Footface Fri 15-Feb-13 22:33:39

I gave up smoking over three years, and at times I really crave it! I have to think of myself as a smoker who hasn't smoked today. A little bit like an an alcoholic whis been clean for a while.

Once an acholic always an acholic.
Once a smoker always a smoker.

That's not to say it doesn't get easier with time.

Allen Carr is fab, I read all the chapters in one a couple if days bar the last one as I was t quite ready at the time. But once I did its stayed in my head and makes me feel a bit of a fool for ever starting

DumSpiroSpero Fri 15-Feb-13 22:37:17

You've done really well so far.

My mum gave up smoking after over 40 years of 15-20 a day. She went child turkey and complained constantlyof feeling like crap for about 3 months.

Her GP had told her a few months before that he suspected she had early indicators of emphysema & COPD.

6 years later she's still not smoking, and subsequent scans have shown no signs of either so it's realkt worth sticking with it.

Just don't replace the fags with wine gums like my DM did - she may have fended off the respiratory issues but she's been diagnosed with Type 2 diabetes!

PureQuintessence Fri 15-Feb-13 22:37:58

You are doing really well!

You need to just continue to expel those toxins!
Can you get yourself to work up a sweat a few times per week? Swimming and sauna? Exfoliating cream for face and body? Drink green tea and plenty of water. Go for walks.

DumSpiroSpero Fri 15-Feb-13 22:38:26


Cold turkey.

TheCatIsEatingIt Sat 16-Feb-13 07:55:40

Allen Carr didn't work for me, but if you're happy to PM me your address, you're welcome to it.

IWishIWasSheRa Sat 16-Feb-13 09:40:25

Thank you for the most helpful, honest thread I've ever read on mn!
I need to give up, I am struggling even to cut down and I would love to be 6 weeks down the line!! You've done it well done don't ever go back - you'll have that 6 weeks all over again and I'm praying it gets easier for you! Thanks to other posters for their positive and honest replies!! Ill save this thread!

PureQuintessence Sat 16-Feb-13 12:16:48

And change your posting name. You dont want to be reminded of fags every time you post.

I quit smoking back in 1997-98, it was so hard. I was a wreck. I was moody and unstable, coughing, spluttering, my skin broke out in terrible spots. I reached for chocolate hobnobs every time I usually had a fag. Replacing a 40`plus habit with chocolate hobnobs was not a good idea. It counted for more than 4000 extra calories a day! This weight is hard to shift!

If you need to snack, try something healthy. Like grapes, almonds, or just a glass of water....

BillyBollyDandy Sat 16-Feb-13 12:22:11

You are doing so well

I quit 7 years ago, I still dream about fags from time to time!

I went to an nhs clinic thing and they told me 6 months was the dangerous time. People think that they are over it and that they can have "just one" so bear that in mind.

Bunfags Sat 16-Feb-13 13:08:43

PureQuintessence - that's a genius idea. Thanks, I will decide on a suitable name change. smile

Benn Sat 16-Feb-13 14:37:46

Well done to Bunfags and everyone else who is giving up - it's one of the hardest things you can do. But don't give in, just keep at it...

I thought I'd tell you how I did it (with a bit of background) and hope that in some small way it will help.

I started smoking when I was about 11, and I smoked for 25 years, very heavily for most of that. Over the years I tried everything to give up - patches, gum, accupuncture, hypnosis, will power - nothing worked. (I've heard it's a worse addiction than heroin and cocaine!) A health scare made me decide that I had to give up once and for all or I'd be in big trouble. And I decided that I would just use willpower otherwise I'd be addicted to whatever I was using instead. So I gave myself two months, gradually cut down to 7 a day (from 20-30), and then just stopped. It's one of the hardest things I've ever had to do; I had all the same things that everyone else has mentioned, bad skin, colds, chest infections etc, and I did gain about a stone in weight. I knew that if I gave in and had even one smoke, I'd be right back to the beginning and have to go through it all again, and I didn't think I could bear to do that.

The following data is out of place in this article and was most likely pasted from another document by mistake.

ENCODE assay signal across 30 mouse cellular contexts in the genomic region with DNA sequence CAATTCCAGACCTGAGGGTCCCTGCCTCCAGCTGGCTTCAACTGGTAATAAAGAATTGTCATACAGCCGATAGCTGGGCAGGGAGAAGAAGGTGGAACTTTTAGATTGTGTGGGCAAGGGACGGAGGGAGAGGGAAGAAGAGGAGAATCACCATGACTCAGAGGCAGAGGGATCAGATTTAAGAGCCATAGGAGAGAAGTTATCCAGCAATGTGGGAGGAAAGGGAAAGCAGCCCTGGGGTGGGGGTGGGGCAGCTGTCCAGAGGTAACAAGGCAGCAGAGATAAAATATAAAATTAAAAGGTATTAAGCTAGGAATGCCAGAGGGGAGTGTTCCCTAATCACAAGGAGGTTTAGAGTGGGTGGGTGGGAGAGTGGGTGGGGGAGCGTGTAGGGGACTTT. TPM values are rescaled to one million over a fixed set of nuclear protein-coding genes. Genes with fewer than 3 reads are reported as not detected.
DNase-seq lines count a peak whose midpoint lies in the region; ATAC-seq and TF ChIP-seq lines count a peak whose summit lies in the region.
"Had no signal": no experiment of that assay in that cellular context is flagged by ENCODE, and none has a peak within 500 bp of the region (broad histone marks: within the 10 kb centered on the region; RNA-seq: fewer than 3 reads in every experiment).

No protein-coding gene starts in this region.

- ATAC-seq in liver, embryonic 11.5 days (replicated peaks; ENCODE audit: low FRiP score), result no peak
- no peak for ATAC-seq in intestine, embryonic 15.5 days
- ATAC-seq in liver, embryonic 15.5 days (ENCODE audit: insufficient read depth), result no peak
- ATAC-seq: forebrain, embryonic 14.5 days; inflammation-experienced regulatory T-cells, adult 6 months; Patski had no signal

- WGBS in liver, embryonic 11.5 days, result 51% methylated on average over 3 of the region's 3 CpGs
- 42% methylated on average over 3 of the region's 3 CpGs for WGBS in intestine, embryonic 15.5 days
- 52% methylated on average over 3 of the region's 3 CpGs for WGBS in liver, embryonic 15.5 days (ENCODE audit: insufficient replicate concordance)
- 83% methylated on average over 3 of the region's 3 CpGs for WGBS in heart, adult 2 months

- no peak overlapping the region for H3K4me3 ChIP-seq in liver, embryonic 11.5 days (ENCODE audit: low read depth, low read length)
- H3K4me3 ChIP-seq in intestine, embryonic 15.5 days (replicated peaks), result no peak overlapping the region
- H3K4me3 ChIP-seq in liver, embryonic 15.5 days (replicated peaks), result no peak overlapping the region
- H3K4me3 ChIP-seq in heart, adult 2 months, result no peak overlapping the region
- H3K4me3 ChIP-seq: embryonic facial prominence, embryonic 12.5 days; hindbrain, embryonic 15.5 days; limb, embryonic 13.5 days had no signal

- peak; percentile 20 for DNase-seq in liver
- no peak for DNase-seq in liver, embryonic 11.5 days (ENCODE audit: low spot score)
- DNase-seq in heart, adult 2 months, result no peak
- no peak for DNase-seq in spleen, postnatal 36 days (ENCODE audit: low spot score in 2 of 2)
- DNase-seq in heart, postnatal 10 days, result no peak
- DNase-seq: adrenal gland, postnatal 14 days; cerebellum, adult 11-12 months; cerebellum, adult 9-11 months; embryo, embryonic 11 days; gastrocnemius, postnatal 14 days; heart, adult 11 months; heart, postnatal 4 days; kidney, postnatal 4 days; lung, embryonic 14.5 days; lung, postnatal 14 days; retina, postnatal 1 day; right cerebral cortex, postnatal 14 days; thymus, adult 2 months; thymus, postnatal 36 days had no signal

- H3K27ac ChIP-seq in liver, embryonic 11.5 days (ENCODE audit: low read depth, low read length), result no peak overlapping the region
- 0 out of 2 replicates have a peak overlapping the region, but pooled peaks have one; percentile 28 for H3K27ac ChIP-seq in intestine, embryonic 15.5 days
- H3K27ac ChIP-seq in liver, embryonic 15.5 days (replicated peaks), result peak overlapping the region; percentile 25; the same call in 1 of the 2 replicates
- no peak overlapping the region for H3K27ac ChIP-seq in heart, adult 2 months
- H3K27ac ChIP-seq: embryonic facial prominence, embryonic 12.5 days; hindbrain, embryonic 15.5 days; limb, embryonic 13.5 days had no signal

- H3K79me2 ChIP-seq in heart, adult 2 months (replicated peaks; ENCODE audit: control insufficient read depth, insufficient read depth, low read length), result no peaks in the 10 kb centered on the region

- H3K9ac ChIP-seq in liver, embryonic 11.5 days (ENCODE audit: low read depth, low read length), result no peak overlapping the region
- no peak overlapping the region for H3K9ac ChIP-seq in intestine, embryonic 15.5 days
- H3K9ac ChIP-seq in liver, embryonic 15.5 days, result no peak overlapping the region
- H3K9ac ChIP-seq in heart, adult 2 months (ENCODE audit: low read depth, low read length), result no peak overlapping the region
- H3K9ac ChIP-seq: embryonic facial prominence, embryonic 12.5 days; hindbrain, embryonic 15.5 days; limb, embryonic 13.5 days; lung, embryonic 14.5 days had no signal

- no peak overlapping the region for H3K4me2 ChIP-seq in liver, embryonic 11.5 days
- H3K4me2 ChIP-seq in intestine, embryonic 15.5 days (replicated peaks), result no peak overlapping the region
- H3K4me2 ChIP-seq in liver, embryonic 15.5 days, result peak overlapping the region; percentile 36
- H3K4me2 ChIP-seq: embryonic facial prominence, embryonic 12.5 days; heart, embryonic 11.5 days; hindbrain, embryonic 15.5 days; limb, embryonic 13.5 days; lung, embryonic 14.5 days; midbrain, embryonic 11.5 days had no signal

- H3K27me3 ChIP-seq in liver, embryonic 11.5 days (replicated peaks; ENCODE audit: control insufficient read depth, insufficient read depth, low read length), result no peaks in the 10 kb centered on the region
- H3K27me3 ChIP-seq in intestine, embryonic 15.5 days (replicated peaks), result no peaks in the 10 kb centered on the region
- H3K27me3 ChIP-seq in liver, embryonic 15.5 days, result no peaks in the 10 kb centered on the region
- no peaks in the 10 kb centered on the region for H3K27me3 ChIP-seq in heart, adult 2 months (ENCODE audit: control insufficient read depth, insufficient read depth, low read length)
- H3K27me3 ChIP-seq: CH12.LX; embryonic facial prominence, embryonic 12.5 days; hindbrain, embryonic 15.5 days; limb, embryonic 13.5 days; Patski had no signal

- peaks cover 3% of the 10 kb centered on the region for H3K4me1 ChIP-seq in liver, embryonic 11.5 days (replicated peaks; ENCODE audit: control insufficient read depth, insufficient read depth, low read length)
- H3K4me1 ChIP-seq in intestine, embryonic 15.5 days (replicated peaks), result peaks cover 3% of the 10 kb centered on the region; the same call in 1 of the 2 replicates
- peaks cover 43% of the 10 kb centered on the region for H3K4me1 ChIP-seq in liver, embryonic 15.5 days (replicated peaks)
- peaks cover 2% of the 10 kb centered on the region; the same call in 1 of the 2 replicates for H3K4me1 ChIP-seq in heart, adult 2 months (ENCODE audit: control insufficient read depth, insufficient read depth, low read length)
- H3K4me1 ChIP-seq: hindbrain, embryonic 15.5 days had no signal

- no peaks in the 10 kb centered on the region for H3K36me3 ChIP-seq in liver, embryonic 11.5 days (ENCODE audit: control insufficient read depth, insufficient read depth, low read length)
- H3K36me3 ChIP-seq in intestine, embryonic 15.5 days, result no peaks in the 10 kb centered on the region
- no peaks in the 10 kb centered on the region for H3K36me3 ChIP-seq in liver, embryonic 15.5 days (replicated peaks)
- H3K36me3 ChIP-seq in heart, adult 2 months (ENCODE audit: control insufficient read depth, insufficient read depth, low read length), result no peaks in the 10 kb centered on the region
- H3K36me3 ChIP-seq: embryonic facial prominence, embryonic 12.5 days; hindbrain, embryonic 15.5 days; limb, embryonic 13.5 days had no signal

Someone mentioned taking a deep breath when you're having a craving because oxygen gives you a natural high - that's right, it does, and just remember that a craving only lasts a couple of minutes - do anything to get through it. Take deep breaths, jump, skip, sing - anything that helps you get through those couple of minutes.

One thing that I did that helped me more than anything is really stupid, and I know it's psychological, but it worked for me. I told myself that I wasn't giving up smoking, and that I was going to smoke again, but not until I am 70 years old. Because every other time I tried to give up and told myself that that was my last cigarette ever, I just panicked and didn't know how I would cope, but knowing that in the future, if I wanted to have one then I could, was liberating.

Four years on and I'm so glad that I stuck at it and I'm really proud of myself - I never thought I'd do it. I do still fancy a smoke now and again but I'll just have to hang on til I'm 70!

Anyway, I'm sorry to go on. Good luck, hang in there, you'll get over this and be glad you did. Everyone is rooting for you.

ErikNorseman Sat 16-Feb-13 15:16:08

Try the Allen Carr book. It will help with the core belief that smoking is desirable and that cravings are hard. It's suitable for anyone who wants to change their beliefs about smoking, even those who have stopped already.
I felt miserable for ages afterwards, and very ill for months. Now, however, I hardly get ill but it did take about 6 months to feel better.

IfNotNowThenWhen Sat 16-Feb-13 15:26:06

I stopped with Allen Carr, and was so relieved to have stopped. I didn't have cravings after the first 3 weeks, and my skin was better, but I wasn't a heavy smoker, although I smoked for YEARS.
Also, hangovers were only a fraction as bad. I realised that because I binge smoked when drinking, that my hangover was mainly a fag hangover.
I don't agree with the "once a smoker" statement. That's so depressing. The minute you quite you became a non-smoker.